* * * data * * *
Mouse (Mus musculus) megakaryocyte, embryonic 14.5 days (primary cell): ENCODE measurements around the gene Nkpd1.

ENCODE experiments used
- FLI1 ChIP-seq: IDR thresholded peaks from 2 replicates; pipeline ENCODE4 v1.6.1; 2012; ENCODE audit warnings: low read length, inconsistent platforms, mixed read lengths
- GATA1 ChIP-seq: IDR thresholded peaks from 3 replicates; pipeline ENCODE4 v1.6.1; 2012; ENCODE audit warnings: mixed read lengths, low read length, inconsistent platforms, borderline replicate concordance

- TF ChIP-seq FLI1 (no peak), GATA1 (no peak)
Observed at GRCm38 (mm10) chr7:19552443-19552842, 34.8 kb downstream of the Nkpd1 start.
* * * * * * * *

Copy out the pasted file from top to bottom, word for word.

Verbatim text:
Mouse (Mus musculus) megakaryocyte, embryonic 14.5 days (primary cell): ENCODE measurements around the gene Nkpd1.

ENCODE experiments used
- FLI1 ChIP-seq: IDR thresholded peaks from 2 replicates; pipeline ENCODE4 v1.6.1; 2012; ENCODE audit warnings: low read length, inconsistent platforms, mixed read lengths
- GATA1 ChIP-seq: IDR thresholded peaks from 3 replicates; pipeline ENCODE4 v1.6.1; 2012; ENCODE audit warnings: mixed read lengths, low read length, inconsistent platforms, borderline replicate concordance

- TF ChIP-seq FLI1 (no peak), GATA1 (no peak)
Observed at GRCm38 (mm10) chr7:19552443-19552842, 34.8 kb downstream of the Nkpd1 start.